Double-Digit Increases • Personal Auto in 2023
According to S&P research, personal auto premiums in the US are seeing an increase in double-digits. The rate of increase varies by state, but Nevada had the highest increase, with Geico premiums rising by 53.8%. The main drivers for the increase are high losses from inflationary costs, and supply chain issues.
16% • Commercial Property Premium Increase
Out of all the commercial insurance lines, commercial property saw the highest increase in average premiums. Commercial property rose 16% in 2022. The increase was driven primarily by construction costs related to inflation.
As a small business owner, there isn’t much you can do in this scenario if you own the property. However, if you are thinking of starting a business, it may be more economical to rent a space than to purchase one that will then need to be insured.
3.5% • Premium Increase for Product Liability
In 2021, the total premium spent on product liability insurance, a very important coverage to have, is $3.353 million. This is an increase of 3.5% from 2020, and 3.5% is in keeping with the general overall cost inflation for the same time period.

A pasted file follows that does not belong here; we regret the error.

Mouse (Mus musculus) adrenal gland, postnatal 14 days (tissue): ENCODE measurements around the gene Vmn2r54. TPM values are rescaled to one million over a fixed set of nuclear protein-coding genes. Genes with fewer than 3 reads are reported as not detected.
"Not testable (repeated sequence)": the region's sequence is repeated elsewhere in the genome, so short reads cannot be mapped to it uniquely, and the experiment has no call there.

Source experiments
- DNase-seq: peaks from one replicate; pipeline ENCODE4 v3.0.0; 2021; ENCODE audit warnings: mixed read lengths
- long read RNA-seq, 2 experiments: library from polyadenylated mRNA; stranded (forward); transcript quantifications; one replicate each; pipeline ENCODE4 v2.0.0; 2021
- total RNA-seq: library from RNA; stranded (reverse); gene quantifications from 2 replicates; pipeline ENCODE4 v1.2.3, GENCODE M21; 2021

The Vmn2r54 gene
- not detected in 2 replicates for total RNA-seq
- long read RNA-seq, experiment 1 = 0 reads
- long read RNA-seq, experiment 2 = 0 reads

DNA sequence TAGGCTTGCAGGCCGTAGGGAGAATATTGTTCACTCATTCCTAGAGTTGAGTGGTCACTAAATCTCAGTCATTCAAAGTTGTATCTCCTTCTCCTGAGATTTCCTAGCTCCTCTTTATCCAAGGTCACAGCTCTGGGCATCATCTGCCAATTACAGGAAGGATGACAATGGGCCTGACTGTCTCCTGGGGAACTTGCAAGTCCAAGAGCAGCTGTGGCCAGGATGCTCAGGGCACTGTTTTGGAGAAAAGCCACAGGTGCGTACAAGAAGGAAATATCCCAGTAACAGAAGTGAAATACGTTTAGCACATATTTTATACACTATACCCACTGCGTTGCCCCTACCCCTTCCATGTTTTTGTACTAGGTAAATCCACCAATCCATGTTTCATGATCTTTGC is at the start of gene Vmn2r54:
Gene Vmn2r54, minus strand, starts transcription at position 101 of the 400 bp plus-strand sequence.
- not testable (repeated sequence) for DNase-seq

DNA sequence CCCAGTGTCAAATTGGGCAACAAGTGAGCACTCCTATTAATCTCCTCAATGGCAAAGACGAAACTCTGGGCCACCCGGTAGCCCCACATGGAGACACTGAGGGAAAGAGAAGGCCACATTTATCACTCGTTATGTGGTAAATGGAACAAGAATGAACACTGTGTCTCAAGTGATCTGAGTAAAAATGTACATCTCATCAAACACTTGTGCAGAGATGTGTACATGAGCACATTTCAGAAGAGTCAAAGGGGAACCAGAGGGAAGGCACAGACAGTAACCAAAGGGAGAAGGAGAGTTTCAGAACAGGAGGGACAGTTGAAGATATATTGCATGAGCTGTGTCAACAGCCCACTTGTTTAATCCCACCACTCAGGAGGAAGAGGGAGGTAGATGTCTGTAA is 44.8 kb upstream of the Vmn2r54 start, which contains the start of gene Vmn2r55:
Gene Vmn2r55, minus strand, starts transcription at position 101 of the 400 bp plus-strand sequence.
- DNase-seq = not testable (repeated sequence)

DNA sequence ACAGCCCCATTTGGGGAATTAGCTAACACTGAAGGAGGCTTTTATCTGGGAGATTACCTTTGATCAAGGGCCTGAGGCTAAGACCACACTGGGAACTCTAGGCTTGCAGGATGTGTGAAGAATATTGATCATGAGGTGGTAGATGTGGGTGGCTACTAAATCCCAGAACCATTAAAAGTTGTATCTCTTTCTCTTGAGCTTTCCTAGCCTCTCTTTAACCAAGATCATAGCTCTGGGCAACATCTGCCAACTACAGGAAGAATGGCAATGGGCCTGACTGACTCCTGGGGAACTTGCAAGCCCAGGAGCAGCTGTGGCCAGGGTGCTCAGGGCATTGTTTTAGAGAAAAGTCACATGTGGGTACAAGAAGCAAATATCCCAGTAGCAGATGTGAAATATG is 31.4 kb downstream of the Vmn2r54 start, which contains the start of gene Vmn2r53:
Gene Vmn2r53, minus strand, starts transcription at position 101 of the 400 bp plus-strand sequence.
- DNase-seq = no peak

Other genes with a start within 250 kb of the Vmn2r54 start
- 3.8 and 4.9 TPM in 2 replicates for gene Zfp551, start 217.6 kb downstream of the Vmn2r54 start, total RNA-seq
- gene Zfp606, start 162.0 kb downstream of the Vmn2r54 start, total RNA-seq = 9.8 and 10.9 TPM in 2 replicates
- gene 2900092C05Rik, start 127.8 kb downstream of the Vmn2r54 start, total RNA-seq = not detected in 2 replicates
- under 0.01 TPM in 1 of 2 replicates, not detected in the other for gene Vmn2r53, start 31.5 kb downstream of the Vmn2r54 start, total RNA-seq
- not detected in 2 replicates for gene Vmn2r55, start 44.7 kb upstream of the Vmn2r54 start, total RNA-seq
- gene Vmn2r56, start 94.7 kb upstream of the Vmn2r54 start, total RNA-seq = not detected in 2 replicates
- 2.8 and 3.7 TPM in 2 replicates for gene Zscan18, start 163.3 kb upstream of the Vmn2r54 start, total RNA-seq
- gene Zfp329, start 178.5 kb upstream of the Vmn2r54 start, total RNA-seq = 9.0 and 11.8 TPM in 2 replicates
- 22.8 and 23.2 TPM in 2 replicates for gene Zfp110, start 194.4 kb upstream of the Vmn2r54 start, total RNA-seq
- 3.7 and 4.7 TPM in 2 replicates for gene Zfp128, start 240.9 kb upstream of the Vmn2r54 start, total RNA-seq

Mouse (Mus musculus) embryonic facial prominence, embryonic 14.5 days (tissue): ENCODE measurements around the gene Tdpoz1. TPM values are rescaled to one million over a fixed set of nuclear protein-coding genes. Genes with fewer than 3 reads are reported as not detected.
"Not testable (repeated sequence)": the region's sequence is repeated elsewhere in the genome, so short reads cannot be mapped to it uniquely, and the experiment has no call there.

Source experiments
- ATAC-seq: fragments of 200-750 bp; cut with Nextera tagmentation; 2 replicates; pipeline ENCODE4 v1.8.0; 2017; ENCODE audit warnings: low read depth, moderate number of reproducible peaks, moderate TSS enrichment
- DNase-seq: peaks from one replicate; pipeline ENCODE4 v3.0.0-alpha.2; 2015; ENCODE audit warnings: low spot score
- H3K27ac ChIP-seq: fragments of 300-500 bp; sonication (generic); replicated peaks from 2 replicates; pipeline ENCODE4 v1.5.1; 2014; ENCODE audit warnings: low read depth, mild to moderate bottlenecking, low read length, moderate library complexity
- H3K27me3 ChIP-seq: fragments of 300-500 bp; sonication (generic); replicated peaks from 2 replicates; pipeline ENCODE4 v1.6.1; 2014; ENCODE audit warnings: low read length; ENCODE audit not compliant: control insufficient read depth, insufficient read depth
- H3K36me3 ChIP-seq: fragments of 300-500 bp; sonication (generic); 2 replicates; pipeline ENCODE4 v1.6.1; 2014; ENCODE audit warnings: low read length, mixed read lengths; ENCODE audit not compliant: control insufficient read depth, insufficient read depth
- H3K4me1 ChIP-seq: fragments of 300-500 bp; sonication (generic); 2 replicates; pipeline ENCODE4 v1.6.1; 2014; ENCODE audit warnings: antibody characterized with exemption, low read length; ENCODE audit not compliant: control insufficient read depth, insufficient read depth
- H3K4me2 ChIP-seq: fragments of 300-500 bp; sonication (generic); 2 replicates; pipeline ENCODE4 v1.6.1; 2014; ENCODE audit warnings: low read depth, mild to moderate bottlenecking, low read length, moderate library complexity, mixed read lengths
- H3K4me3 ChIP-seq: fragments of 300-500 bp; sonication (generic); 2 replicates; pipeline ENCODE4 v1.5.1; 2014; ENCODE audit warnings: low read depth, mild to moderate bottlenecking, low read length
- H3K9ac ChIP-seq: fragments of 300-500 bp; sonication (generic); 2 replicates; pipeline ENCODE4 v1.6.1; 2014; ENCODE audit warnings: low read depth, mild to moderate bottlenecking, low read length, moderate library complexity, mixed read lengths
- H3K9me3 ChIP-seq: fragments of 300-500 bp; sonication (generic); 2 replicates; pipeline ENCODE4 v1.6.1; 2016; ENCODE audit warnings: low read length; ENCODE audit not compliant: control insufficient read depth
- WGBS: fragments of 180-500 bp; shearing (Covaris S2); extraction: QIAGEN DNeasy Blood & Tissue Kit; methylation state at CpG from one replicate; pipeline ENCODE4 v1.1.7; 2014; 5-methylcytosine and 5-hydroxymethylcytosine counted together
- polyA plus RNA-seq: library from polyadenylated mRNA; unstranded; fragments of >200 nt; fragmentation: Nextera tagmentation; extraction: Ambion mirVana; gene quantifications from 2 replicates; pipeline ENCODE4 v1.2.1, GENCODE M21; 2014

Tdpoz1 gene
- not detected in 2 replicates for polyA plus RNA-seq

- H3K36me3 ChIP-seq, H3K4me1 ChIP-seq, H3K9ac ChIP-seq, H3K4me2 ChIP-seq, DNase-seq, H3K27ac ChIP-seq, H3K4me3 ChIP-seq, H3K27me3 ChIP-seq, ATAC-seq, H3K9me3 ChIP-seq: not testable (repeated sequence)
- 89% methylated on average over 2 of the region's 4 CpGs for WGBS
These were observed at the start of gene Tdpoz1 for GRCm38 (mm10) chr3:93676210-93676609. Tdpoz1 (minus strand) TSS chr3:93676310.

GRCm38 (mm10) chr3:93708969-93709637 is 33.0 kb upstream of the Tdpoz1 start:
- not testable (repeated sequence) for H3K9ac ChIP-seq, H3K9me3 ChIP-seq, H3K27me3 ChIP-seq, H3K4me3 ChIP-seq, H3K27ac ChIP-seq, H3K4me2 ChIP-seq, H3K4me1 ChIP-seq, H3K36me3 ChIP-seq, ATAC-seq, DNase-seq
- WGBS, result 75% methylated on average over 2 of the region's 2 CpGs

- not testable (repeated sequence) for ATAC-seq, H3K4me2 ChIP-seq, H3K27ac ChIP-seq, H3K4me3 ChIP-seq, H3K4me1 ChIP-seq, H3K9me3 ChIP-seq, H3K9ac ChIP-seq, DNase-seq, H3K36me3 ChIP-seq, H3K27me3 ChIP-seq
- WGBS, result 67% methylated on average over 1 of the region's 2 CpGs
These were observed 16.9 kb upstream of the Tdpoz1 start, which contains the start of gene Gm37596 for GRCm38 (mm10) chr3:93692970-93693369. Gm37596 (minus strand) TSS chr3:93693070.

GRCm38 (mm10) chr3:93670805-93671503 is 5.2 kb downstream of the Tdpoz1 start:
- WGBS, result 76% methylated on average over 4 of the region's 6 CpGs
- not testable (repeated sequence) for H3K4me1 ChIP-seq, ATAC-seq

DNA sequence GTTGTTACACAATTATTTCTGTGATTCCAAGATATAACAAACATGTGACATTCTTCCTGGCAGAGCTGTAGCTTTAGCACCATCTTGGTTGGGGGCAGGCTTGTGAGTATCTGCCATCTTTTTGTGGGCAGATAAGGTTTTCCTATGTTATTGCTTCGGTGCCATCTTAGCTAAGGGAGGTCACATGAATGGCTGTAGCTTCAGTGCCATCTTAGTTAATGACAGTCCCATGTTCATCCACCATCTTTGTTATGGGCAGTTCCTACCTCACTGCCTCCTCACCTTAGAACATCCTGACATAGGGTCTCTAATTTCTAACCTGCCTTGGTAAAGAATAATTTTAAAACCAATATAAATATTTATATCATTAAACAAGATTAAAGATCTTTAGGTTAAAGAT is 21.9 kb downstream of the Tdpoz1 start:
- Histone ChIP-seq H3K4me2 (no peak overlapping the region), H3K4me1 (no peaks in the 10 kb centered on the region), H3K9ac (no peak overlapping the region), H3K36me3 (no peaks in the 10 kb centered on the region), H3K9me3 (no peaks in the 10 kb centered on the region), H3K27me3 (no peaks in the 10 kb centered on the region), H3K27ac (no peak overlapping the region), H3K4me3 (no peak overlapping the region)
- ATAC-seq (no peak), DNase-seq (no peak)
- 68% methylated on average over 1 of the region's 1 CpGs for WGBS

13% • Premium Increase for Directors & Officers (D&O) Insurance
D&O insurance increased by 13% in 2021, the second-highest premium increase in commercial lines. D&O insurance is only necessary for companies that have a governing structure with key players involved.
Commercial umbrella insurance grew the most at around 20%. However, an umbrella policy is never a bad idea. Before purchasing an umbrella policy, it is worth seeing if it is more economical to raise the limits on your liability policy.
$1.35 Trillion • Total Premiums in the US
Property and Casualty premiums are 53% of total premiums in the US. Life insurance and annuities fill out the other half, contributing $635.7 billion. Total premiums paid in the US are $1.351 trillion.
50.2% • Total Commercial Lines Premium
In the US market, personal lines (auto and homeowners) represent 49.8% of all premiums, or $356.3 billion. Commercial lines account for 50.2%, or $359.6 billion.
This isn’t surprising since small businesses are the backbone of nearly every state’s economy. For example, Texas’ 3.1 million small businesses employ 4.9 million employees.
38 • Consecutive Quarters of Premium Rate Increase
If your business has a commercial auto policy, you are probably already aware that the price goes up yearly. Q4 of 2021 saw an increase of 8% for commercial auto, marking 38 consecutive quarters with rate increases.
6.2% • Total Net Premiums
Workers’ compensation insurance is the second largest commercial line, with 6.2% of total net premiums in 2021. Workers’ compensation is the only commercial line that can be a required product to purchase, depending on the state laws.